Good Interaction Design II: Just Ask

Last March I pointed out a short piece by Tessa Lau about how good interaction design trumps smart algorithms.  Today I have a followup.  In particular, Xavier Amatriain has a good writeup of the recently concluded Netflix contest.  Some of the lessons learned by going through the process are related to the importance of good evaluation metrics, the effect of (lapsed) time, matrix factorization, algorithm combination, and the value of data.

Data is always important, but what struck me in the writeup was his discovery that the biggest advances came not from accumulation of massive amount of data, log files, clicks, etc.  Rather, while dozens and dozens of researchers around the world were struggling to reach that coveted 10% improvement by eking out every last drop of value from large data-only methods, Amatriain comparatively easily blew past that ceiling and hit 14%.

How?  He simply asked users to denoise their existing data by rerating a few items.  In short, Amatriain resorted to HCIR:

Well, that is exactly what we have done in a paper that has been accepted for publication in Recsys09 (NY). The paper is entitled “Rate It Again” and you can access a preprint copy here. The basic idea in our approach is to ask users to re-rate items that they already rated in the past. We can then denoise ratings that prove to be inconsistent by minimizing their contribution to the recommendation process…We measured relative improvement in terms of RMSE up to 14% and we verified that this is consistent regardless of the particular recommendation algorithm (item and user-based CF, SVD, etc…).

Amatraian chalks this up as another victory for data-driven methods.  And it’s true; collecting a little more data yielded vast improvements.  But my interpretation of Amatriain’s work is not that of typical data-driven methodology.  This isn’t the collection of mass- or web-scale amounts of unlabeled data, as is recommended by Halevy, Norvig, and Pereira.  This is an interactive, small-scale, dialogue-oriented data.  This is a small amount of human intelligence injected back into an otherwise faceless algorithm.  This is what HCIR is all about:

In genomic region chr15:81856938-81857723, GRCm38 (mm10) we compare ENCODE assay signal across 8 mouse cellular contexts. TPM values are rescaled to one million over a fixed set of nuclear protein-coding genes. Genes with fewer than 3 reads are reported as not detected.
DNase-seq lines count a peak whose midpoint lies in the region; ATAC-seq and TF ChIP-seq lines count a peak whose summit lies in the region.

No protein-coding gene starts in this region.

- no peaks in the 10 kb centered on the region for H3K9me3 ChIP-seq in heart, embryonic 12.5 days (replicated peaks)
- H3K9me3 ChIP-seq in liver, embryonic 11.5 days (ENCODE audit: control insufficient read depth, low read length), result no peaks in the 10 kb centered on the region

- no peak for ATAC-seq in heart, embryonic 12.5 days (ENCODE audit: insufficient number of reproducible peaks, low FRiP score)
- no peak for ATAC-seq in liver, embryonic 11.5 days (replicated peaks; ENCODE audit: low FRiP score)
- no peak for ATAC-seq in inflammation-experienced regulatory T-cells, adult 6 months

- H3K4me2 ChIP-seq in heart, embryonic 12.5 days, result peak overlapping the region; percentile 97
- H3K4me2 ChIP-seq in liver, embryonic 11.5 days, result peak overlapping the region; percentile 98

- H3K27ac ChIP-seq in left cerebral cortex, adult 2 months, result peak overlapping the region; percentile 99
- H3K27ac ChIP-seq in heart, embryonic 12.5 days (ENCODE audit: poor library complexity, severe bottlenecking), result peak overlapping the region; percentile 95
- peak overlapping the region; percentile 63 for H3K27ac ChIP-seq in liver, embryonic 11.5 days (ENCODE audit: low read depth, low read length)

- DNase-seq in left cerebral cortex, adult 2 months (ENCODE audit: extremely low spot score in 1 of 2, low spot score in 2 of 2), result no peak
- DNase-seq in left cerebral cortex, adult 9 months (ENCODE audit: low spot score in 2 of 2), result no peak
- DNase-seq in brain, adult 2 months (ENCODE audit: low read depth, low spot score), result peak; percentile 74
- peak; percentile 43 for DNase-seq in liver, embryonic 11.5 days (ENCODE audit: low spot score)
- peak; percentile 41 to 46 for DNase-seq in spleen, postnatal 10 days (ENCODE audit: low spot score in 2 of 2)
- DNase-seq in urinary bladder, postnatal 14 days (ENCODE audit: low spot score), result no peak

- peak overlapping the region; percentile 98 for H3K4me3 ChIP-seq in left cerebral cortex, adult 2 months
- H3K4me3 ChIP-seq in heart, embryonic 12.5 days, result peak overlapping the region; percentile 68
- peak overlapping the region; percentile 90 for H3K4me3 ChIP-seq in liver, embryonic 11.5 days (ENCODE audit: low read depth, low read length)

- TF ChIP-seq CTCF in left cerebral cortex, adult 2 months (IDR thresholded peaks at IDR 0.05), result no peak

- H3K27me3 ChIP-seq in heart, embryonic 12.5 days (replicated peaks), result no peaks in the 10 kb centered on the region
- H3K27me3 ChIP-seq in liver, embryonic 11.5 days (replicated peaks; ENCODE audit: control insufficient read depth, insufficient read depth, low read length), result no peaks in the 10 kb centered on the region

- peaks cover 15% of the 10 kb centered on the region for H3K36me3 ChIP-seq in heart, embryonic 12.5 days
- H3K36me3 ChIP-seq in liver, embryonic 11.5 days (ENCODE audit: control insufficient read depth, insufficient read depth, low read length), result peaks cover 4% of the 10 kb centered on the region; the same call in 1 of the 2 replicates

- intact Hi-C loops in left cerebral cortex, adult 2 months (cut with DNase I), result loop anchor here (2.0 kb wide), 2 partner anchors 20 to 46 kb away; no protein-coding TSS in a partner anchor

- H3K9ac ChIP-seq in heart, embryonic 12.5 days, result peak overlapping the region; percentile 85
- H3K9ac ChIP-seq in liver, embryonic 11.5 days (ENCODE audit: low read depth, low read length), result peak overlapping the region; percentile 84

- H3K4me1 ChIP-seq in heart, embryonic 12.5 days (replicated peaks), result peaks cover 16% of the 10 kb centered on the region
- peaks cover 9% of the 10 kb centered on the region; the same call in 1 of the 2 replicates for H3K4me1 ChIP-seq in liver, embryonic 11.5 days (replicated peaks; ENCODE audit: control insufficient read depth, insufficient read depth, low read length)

Marchionini’s main thesis is that “HCIR aims to empower people to explore large-scale information bases but demands that people also take responsibility for this control by expending cognitive and physical energy.”

How best to elicit this interaction from the users, convincing the users of value while simultaneously minimizing the amount of effort (or the perceived amount of effort) required of the users is the purpose of interaction design of the sort Lau writes, above.  And much more work needs to be done in this area.  But I do find it interesting that this work shows that putting users back into the process yields much larger improvements than the combination of hundreds of data-only driven algorithms.

See also my previous posts:

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4 Responses to Good Interaction Design II: Just Ask

  1. This is actually why I went to work for SpeechWorks. I’d just seen Mike Phillips, CTO and co-founder, give a talk at ASRU emphasizing the fact that spoken dialogue systems present mainly an HCI problem, not an electrical engineering problem. It was a breath of fresh air compared to EE-heavy Bell Labs research (being in the Rockies rather than NYC may also have helped).

    But we have to be careful. The single most highly correlated feature with task completion rates is speech recognition accuracy. You might think that’d motivate a garage full of electrical engineers toiling away on accuracy. Well, it does. But what it also motivates is a team of user interface designers toiling away on dialogue strategies to elicit understandable response from users and present data to them in an understandable way. And to develop dialogue strategies to deal with the inevitable errors.

    For instance, asking a zip code before an address is a huge help. Zip codes are five digits, which are relatively easy to recognize. Then states, then cities. The state fact-checks the zip, then together restrict the possible cities. The research problem is to just say your address and transcribe it. This problem hasn’t been solved by better speech recognition.

    Built-in design also helps. Credit cards have checksums, which can be used to aid recognition. Who knows how many errors this has saved, and not just from speech reco.

  2. jeremy says:

    Bob: Good points. You’re saying, if I understand correctly, that if you phrase how you elicit the question, you can actually make the job of the algorithm much easier?

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